Tag Archives: Food

Food in Fiction – Part 4 – Guest Post…

Christine Campbell brings us Part 4 of Food in Fiction as a guest on The Story Reading Ape. Christine’s novels tend to feature food. Yet even if our novels don’t, she suggests at least deciding what and where our characters like to eat, in order to enhance their reader appeal. Good advice! Hop over to Chris’ blog for the full story …

Chris The Story Reading Ape's Blog

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In this, the fourth and last article on the topic of Food in Fiction, I thought I’d let you into a badly kept secret.

Having been married since forever and having brought up a family of five, I can cook – but I wouldn’t say I was good at it. Perhaps that’s why none of the main characters in my novels have been great cooks. I’ve had my share of disasters too, though not ever on the scale of Hugh’s in my WIP, For What it’s Worth.

By the time she turned into the communal stair of the flats, Sandra had built up a fair head of steam in her boiler, fuelled by the indignity she suffered at work set against the memory of Hugh lying warm and sleepy in their bed when she left him this morning and sitting with his feet on the coffee table all day…

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Food in Fiction – Part 2 – Guest Post…

Christine Campbell brings us Part 2 of Food in Fiction as a guest on The Story Reading Ape blog. Food as an element in novels has tantalized readers across the ages, as it engages all of the senses. Hop over to Chris’ blog and read this fascinating article…

Chris The Story Reading Ape's Blog

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Food can play many different roles in fiction writing. It can set a scene, tell much about a character, even become a player in the story. Since it’s important to engage as many of the reader’s senses as possible, food can be a very useful tool in the author’s toolbox since food description can involve sight, sound, texture, taste and smell – all five of the senses. A real bargain package.

According to The Good Food Guide:

“Childrens literature makes for rich pickings when it comes to culinary descriptions: theres moment after juicy moment in Dahls Charlie and the Chocolate Factory, or James and The Giant Peach.

The description of Amys ‘pickled limesin Louisa May Alcotts Little Women – ‘plump and juicy’ in their moist, brown-paper parcelwith their delicious…

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Smorgasbord Health – Food in the News – You probably do not want to read this.

Do you REALLY know what’s in your food? Did you ever consider that it might contain anti-freeze, human hair, or beavers’ scent sacs, just to name a few of the horrendous ingredients in industrialized food? The corporate food industry is literally allowed to get away with murder, because consistently eating these foods leads to a multitude of diseases that eventually kill us. Sally Cronin has a very enlightening post on her blog today, and it would behoove all of us to take note. “An estimated 75% of diseases that kill us prematurely are lifestyle related . . . It is about the nature of the food we consume.”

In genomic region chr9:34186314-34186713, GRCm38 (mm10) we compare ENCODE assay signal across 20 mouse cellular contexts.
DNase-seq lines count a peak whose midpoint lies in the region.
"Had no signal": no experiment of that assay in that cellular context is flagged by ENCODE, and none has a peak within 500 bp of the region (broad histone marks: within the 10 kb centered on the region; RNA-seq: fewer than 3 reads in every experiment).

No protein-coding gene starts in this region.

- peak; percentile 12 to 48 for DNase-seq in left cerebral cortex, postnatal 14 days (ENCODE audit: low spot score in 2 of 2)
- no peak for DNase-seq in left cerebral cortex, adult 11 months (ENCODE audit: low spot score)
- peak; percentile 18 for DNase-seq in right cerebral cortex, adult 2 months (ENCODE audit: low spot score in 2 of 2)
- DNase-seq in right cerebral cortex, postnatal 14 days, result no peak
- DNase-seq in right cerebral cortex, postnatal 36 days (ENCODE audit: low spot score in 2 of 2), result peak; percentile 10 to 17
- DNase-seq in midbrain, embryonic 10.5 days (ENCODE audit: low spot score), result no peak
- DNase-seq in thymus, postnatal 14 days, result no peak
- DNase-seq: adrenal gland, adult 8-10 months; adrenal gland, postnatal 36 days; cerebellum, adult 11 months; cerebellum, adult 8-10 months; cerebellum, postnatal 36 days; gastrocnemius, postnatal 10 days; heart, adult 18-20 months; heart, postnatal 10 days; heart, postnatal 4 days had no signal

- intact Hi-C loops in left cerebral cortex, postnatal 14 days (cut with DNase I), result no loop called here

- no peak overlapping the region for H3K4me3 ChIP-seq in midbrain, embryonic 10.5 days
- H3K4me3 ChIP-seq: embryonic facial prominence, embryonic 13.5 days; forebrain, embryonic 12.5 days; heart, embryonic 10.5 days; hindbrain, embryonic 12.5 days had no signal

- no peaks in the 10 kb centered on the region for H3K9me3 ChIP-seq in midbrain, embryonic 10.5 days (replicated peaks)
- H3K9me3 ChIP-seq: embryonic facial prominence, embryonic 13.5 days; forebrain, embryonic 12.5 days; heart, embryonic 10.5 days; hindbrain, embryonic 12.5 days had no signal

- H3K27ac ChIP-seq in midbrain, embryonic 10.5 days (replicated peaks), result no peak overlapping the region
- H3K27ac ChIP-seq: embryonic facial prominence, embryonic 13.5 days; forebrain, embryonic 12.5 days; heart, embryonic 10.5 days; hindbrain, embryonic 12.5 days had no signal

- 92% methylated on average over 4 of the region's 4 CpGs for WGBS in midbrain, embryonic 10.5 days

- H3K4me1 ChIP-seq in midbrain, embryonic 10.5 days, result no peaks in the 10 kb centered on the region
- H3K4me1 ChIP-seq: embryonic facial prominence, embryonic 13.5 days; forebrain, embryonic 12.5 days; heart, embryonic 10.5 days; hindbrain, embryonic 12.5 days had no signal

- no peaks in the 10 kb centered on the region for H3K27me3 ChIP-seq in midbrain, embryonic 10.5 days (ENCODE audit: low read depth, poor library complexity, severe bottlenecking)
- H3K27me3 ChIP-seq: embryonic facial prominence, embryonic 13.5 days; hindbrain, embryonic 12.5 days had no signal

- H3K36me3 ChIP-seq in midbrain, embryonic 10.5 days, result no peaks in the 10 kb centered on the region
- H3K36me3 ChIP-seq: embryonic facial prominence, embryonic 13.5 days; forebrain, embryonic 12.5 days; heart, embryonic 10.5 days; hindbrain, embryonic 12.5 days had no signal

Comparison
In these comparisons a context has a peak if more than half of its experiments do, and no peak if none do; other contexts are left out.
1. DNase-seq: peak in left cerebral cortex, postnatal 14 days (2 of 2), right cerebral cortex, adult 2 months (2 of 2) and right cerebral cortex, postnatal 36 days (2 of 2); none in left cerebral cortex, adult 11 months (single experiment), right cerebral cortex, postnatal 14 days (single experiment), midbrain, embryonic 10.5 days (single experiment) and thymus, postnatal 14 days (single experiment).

Smorgasbord Blog Magazine

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There are some articles on food studies that I just gloss over to be honest as they are usually funded by parties with an invested interest. In recent years the sugar cartels have been very active as are the meat and grain consortiums.

However, one area that I am definitely interested in is industrialised food. I avoid the term processed food because some of our natural products will go through some form of processing to reach our tables.. dairy products for example.

However, industrially produced food is a very different beast and that is because it is usually more man-made than naturally sourced. Over the years governments have forced food manufacturers to add more and more to the labels until it has become a farce. Apart from needing a visit to an optician for bottle top glasses to read the print, you need a degree in chemistry to identify…

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The Medicine Woman’s Larder – Mushrooms – The Egyptians believed they granted immortality

Sally Cronin regularly shares her vast knowledge of nutrition in her ongoing Medicine Woman’s Larder series. Today’s post covers the many varieties of mushroom and their medicinal properties…

Smorgasbord Blog Magazine

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According to the ancient Egyptians, over 4,000 years ago, eating mushrooms granted you immortality. The pharaohs even went as far as to ban commoners from eating these delicious fungi but it was probably more to guarantee that they received an ample supply. Mushrooms have played a large role in the diet of many cultures and there is evidence that 3,000 years ago certain varieties of mushrooms were used in Chinese medicine and they still play a huge role in Chinese cuisine today.

There are an estimated 20,000 varieties of mushrooms growing around the modern world, with around 2,000 being edible. Of these, over 250 types of mushroom have been recognised as being medically active or therapeutic.

More and more research is indicating that certain varieties have the overwhelming potential to cure cancer and AIDS and in Japan some of the extracts from mushrooms are already being used in mainstream medicine.

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